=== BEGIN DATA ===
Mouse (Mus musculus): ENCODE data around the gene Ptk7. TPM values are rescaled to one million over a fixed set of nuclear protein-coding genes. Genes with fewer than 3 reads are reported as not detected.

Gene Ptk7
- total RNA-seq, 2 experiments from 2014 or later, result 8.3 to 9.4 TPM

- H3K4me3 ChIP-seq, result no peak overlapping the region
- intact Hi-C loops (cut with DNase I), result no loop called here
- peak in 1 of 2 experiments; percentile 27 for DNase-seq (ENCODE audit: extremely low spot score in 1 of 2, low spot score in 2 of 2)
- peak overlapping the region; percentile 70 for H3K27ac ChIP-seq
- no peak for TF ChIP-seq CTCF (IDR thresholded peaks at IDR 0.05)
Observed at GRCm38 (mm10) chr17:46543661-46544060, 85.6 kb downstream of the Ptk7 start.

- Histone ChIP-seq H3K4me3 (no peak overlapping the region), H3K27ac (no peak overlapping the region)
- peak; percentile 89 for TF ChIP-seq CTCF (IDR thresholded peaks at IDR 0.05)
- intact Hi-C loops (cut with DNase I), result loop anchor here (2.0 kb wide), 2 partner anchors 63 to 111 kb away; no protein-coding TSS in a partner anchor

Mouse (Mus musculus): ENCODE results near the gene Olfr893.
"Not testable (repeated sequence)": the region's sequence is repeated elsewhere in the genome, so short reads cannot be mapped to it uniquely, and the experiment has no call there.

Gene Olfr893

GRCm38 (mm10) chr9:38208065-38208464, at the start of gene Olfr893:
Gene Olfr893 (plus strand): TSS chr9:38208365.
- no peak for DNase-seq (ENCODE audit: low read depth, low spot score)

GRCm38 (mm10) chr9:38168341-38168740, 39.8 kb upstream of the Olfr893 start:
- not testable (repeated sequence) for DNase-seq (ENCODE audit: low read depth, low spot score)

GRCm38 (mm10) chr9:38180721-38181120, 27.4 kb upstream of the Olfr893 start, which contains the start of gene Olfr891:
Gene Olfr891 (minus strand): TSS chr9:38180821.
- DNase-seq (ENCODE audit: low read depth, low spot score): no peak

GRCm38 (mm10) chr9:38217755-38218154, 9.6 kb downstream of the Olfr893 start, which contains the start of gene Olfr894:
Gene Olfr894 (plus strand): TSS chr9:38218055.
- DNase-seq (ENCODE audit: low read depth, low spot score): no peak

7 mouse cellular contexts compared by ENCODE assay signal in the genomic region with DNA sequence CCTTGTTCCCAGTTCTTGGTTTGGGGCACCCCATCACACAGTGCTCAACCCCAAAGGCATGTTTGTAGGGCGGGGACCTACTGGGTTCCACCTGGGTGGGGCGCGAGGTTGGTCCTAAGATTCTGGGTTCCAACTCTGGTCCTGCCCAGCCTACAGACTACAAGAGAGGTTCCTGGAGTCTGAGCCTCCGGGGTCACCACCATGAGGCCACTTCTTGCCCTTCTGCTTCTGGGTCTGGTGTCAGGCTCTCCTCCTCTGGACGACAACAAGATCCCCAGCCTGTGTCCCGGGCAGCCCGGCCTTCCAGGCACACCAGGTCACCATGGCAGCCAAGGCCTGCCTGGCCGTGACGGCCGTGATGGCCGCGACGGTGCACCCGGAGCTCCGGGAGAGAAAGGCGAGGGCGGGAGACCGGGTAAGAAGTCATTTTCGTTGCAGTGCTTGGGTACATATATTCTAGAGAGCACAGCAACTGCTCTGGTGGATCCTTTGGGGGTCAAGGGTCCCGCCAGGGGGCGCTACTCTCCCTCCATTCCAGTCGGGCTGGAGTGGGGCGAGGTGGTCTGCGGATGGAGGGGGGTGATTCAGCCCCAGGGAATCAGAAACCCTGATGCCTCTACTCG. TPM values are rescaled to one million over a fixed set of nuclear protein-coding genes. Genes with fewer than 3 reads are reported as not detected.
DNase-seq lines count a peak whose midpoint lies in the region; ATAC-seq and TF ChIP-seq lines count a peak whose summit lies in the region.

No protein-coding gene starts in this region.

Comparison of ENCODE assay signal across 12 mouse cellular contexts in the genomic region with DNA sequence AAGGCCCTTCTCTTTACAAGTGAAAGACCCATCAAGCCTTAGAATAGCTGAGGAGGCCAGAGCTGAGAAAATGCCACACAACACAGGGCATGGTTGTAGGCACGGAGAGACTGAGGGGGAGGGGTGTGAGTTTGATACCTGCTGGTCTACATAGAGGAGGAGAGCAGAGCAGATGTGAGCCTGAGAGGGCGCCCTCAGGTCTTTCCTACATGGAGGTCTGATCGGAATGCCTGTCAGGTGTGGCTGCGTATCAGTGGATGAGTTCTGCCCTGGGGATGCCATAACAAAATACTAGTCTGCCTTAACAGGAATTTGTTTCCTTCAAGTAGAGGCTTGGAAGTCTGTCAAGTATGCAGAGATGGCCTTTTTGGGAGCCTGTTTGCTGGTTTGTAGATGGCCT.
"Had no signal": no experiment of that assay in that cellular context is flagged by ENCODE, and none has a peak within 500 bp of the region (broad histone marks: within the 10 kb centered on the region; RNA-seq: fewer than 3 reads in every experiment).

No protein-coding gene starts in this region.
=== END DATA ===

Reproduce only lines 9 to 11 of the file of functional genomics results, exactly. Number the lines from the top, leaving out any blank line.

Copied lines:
Observed at GRCm38 (mm10) chr17:46543661-46544060, 85.6 kb downstream of the Ptk7 start.

- Histone ChIP-seq H3K4me3 (no peak overlapping the region), H3K27ac (no peak overlapping the region)
- peak; percentile 89 for TF ChIP-seq CTCF (IDR thresholded peaks at IDR 0.05)